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04 NOV 2016

Cohabitation remains fastest growing relationship in UK

Journals Manager + Online Editor


Cohabitation remains fastest growing relationship in UK
Figures released today (4 November 2016) show that the cohabiting couple family continues to be the fastest growing family type in the UK in 2016.

The latest statistical bulletin, Households and Families, published by the Office for National Statistics (ONS), shows that cohabiting couple families in the UK have doubled from 1.5 million families in 1996 to 3.3 million families in 2016.

There were 3.2 million opposite sex cohabiting couple families and 87,000 same sex cohabiting couple families in the UK in 2016. Together, cohabiting couple families account for 17% of all families in the UK.

Nigel Shepherd, Resolution Chair, said:

'These ONS figures are further proof that more and more couples are choosing to live together and bring up their children without marrying. Sadly, some of those relationships will come to an end at some point. This is a feature of our modern society that is here to stay and unfortunately current cohabitation law is failing to provide them with the rights some of them mistakenly think they have.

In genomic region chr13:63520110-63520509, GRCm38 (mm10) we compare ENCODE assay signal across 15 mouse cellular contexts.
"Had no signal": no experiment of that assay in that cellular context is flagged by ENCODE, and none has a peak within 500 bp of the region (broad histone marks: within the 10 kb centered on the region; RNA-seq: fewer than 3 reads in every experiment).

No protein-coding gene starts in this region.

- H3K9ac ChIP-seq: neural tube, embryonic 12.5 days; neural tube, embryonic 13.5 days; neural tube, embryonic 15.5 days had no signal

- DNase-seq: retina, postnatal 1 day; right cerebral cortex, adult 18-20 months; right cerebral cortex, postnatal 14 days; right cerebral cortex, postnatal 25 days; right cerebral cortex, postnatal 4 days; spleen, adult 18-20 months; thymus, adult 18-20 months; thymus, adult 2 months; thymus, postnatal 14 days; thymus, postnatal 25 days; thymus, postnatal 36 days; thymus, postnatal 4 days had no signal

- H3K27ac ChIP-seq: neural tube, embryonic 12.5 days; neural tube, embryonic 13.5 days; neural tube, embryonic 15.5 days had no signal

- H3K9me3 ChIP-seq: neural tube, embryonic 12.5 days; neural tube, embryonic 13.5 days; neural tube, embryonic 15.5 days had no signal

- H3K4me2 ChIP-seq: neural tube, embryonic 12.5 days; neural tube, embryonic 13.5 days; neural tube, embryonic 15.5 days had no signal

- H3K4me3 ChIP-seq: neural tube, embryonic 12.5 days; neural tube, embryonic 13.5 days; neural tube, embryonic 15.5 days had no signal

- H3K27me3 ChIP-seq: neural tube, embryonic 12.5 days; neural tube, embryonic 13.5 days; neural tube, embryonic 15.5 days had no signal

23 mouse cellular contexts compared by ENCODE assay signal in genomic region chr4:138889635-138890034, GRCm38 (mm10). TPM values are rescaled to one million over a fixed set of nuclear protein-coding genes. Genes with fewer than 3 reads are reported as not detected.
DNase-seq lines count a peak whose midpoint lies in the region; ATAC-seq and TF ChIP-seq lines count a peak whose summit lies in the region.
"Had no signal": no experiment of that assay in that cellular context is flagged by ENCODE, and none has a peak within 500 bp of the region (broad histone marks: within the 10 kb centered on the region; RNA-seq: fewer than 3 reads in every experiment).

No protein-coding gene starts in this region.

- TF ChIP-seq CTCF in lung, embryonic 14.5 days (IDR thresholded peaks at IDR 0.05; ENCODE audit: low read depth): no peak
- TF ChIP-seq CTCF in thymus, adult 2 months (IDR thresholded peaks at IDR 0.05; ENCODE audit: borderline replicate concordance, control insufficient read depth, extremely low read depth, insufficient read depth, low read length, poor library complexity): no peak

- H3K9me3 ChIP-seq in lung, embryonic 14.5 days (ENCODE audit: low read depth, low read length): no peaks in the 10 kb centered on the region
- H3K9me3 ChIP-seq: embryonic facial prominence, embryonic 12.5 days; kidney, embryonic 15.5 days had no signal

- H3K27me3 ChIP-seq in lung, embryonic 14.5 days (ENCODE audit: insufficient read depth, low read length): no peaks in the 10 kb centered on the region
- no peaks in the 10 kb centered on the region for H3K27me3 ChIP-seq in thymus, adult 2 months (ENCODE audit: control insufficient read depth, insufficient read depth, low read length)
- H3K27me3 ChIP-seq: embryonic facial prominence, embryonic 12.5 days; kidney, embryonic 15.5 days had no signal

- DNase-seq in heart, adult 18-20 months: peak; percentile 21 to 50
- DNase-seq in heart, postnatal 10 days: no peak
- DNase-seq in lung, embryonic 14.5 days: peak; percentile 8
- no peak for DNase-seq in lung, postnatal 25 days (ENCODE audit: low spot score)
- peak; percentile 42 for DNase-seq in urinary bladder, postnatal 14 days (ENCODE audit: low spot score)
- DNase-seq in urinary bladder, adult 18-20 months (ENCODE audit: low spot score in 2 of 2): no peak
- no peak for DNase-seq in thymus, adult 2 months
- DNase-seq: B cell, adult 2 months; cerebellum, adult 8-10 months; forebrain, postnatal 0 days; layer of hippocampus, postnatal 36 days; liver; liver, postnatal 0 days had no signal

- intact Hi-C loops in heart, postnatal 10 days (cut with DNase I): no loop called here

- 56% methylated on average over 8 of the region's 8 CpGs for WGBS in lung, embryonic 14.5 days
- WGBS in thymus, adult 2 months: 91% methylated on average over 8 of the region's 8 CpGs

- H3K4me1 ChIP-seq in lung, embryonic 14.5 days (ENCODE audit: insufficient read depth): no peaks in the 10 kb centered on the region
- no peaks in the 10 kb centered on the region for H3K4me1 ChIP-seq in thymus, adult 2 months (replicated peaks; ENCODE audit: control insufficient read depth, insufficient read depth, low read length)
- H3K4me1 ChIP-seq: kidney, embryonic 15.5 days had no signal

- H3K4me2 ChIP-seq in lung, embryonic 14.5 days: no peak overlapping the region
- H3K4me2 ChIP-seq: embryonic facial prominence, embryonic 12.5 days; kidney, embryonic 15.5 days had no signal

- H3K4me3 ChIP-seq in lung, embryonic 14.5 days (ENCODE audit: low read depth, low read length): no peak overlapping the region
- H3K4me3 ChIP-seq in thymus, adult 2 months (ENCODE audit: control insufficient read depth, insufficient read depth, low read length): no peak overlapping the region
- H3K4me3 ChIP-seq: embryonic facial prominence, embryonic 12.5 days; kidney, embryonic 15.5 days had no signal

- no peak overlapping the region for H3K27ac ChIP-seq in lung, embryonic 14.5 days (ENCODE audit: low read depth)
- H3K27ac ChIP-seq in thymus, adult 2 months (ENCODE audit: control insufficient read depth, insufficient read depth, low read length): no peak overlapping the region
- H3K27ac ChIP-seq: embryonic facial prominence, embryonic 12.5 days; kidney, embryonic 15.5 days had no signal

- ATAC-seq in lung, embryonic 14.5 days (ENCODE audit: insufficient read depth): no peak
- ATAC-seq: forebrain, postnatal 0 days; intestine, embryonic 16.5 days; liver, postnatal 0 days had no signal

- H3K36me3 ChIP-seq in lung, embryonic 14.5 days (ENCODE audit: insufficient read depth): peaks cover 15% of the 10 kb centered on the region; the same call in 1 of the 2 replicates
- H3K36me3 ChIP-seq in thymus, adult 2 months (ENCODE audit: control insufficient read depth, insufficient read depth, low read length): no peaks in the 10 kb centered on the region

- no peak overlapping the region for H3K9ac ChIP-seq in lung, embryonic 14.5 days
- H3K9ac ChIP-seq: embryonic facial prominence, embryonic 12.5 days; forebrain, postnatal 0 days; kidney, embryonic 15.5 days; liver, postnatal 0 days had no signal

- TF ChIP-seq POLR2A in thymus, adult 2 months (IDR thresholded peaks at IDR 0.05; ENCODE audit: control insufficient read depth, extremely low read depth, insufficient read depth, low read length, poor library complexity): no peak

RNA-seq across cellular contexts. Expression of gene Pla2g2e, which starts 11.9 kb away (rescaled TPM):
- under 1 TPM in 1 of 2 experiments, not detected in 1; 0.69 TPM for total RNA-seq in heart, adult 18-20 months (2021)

Rather than ignoring these 3.3million families, our lawmakers must respond and introduce safety net legislation that will provide legal protection and fair outcomes at the time of a couple's separation.'

Last year Resolution released its Manifesto for Family Law calling for the introduction of some rights for cohabiting couples when they separate. Research in 2013 from relationships charity One Plus One shows that almost half (47%) of the British public believe in the myth of 'common law marriage', the notion that cohabiting couples have similar legal rights to married people.

Family lawyer Graeme Fraser, Resolution’s spokesman on cohabitation law, said:

'Under current cohabitation law it’s possible to live with someone for decades and even to have children together and then simply walk away without taking any responsibility for a former partner when the relationship breaks down. This can have a huge impact on women and children, particularly in cases where a mother has given up or reduced her work to raise a family.'

The statistical bulletin is available to download here.

See also 'Cohabitation: The Long slow road to reform by Judith Bray due to be published in December Family Law.
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